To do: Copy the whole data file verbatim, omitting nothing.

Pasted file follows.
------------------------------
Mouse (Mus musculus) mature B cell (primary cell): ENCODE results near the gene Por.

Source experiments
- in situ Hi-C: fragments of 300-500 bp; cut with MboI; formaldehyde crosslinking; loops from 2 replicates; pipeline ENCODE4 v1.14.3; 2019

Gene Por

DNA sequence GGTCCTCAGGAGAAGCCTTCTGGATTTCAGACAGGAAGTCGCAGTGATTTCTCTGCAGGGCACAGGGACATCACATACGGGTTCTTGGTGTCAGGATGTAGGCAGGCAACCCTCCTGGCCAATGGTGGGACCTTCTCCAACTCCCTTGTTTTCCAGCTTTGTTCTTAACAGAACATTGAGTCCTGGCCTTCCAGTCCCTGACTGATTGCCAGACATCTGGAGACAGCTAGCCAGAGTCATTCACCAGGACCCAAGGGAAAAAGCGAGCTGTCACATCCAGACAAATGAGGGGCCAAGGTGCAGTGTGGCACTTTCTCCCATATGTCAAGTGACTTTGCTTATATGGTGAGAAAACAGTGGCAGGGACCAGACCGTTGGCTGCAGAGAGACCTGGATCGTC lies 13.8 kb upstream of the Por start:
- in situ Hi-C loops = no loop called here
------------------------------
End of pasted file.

Mouse (Mus musculus) mature B cell (primary cell): ENCODE results near the gene Por.

Source experiments
- in situ Hi-C: fragments of 300-500 bp; cut with MboI; formaldehyde crosslinking; loops from 2 replicates; pipeline ENCODE4 v1.14.3; 2019

Gene Por

DNA sequence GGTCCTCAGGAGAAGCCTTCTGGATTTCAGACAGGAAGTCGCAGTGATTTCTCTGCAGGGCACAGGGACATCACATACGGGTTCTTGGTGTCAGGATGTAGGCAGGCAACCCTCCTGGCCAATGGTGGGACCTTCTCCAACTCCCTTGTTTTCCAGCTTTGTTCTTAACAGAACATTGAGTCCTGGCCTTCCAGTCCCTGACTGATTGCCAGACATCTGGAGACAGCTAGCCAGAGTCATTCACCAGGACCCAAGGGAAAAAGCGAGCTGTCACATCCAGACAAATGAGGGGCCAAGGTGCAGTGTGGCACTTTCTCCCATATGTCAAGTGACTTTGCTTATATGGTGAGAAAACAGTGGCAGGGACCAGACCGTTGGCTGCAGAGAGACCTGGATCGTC lies 13.8 kb upstream of the Por start:
- in situ Hi-C loops = no loop called here